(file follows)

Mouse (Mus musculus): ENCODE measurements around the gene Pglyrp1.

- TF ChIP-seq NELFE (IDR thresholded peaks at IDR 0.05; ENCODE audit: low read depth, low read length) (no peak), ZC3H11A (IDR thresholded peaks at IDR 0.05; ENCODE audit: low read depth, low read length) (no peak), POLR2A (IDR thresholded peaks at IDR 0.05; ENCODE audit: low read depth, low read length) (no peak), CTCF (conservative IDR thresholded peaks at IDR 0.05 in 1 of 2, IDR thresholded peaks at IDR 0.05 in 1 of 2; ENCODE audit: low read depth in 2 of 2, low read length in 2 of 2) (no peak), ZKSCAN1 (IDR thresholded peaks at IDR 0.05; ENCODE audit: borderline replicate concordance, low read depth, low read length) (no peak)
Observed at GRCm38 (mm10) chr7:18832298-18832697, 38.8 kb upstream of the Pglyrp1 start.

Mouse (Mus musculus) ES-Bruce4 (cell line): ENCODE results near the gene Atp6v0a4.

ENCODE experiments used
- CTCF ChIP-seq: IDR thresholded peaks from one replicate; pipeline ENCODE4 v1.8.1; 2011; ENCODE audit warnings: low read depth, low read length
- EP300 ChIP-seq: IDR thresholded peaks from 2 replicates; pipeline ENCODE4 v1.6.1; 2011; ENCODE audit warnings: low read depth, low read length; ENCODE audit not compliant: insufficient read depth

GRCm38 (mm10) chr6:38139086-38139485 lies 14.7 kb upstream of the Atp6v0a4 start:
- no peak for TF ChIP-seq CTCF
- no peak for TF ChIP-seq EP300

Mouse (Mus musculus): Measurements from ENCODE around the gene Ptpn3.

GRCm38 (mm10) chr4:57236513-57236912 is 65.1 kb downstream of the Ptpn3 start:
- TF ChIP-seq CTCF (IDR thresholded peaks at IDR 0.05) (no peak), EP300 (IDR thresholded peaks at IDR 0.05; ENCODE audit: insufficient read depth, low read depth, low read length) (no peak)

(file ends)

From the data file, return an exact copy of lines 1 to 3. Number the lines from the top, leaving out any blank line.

Mouse (Mus musculus): ENCODE measurements around the gene Pglyrp1.

- TF ChIP-seq NELFE (IDR thresholded peaks at IDR 0.05; ENCODE audit: low read depth, low read length) (no peak), ZC3H11A (IDR thresholded peaks at IDR 0.05; ENCODE audit: low read depth, low read length) (no peak), POLR2A (IDR thresholded peaks at IDR 0.05; ENCODE audit: low read depth, low read length) (no peak), CTCF (conservative IDR thresholded peaks at IDR 0.05 in 1 of 2, IDR thresholded peaks at IDR 0.05 in 1 of 2; ENCODE audit: low read depth in 2 of 2, low read length in 2 of 2) (no peak), ZKSCAN1 (IDR thresholded peaks at IDR 0.05; ENCODE audit: borderline replicate concordance, low read depth, low read length) (no peak)
Observed at GRCm38 (mm10) chr7:18832298-18832697, 38.8 kb upstream of the Pglyrp1 start.